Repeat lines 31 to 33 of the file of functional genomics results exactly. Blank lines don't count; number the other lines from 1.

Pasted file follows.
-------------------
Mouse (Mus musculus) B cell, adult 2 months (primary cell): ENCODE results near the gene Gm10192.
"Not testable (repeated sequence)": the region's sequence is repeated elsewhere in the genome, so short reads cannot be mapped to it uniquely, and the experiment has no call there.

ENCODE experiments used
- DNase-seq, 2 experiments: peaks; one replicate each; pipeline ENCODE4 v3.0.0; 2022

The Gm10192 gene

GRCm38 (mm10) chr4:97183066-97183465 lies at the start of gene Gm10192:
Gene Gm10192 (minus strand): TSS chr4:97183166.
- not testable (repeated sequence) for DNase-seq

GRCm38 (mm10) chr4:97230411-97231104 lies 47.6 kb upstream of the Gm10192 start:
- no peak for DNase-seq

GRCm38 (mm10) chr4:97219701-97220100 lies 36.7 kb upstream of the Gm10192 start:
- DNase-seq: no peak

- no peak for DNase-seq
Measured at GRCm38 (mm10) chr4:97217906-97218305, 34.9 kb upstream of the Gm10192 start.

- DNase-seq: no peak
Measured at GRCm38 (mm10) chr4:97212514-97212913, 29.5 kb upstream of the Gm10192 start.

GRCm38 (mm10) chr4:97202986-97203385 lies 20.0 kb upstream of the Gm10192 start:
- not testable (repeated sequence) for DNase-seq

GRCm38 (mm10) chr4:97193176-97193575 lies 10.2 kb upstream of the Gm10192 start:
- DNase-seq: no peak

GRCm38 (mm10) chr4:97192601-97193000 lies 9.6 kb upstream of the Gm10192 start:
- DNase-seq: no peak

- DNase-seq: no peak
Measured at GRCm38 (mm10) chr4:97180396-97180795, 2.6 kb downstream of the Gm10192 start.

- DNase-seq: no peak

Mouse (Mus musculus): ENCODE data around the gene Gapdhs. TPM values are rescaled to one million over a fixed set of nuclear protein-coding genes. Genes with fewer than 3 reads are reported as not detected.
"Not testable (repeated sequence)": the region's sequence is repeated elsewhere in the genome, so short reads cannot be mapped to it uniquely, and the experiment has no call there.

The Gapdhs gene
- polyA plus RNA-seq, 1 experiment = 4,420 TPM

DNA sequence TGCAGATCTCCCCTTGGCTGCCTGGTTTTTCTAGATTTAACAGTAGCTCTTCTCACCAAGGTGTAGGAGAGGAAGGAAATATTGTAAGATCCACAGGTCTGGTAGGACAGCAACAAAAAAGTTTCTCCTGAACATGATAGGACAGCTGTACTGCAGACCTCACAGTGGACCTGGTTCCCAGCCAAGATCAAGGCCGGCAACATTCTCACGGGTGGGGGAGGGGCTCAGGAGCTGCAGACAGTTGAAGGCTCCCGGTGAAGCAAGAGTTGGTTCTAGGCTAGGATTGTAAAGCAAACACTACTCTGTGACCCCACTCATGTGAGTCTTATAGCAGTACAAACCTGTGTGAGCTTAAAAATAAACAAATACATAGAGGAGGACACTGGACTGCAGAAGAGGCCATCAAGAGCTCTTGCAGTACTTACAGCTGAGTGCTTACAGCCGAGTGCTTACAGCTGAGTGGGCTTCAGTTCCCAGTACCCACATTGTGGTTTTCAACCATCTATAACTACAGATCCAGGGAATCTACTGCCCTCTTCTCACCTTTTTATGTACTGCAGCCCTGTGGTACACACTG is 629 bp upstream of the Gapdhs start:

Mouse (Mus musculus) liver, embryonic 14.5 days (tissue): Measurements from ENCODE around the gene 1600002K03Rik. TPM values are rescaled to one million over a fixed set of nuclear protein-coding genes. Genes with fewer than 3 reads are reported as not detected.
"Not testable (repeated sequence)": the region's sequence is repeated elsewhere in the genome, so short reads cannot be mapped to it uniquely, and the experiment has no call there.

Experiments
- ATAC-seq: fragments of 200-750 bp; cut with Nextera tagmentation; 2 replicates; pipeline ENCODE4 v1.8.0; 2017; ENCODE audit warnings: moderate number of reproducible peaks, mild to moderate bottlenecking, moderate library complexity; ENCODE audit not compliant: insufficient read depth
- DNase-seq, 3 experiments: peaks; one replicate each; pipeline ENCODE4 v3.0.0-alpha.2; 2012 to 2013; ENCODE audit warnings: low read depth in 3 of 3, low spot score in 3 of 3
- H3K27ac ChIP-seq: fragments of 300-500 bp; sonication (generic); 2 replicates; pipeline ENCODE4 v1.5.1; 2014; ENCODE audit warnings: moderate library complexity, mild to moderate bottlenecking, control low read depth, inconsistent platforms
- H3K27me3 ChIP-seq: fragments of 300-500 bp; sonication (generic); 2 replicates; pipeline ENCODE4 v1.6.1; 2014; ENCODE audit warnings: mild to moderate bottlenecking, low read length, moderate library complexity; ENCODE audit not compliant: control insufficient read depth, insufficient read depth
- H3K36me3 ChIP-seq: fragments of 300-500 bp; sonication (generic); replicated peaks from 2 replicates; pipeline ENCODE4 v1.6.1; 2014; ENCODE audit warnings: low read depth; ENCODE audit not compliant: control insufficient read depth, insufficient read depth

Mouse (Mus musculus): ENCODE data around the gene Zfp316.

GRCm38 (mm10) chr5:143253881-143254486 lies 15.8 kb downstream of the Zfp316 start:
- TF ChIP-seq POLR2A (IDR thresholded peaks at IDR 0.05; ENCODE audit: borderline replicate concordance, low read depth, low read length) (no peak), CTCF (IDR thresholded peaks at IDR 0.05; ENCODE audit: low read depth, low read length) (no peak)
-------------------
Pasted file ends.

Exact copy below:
Mouse (Mus musculus) liver, embryonic 14.5 days (tissue): Measurements from ENCODE around the gene 1600002K03Rik. TPM values are rescaled to one million over a fixed set of nuclear protein-coding genes. Genes with fewer than 3 reads are reported as not detected.
"Not testable (repeated sequence)": the region's sequence is repeated elsewhere in the genome, so short reads cannot be mapped to it uniquely, and the experiment has no call there.

Experiments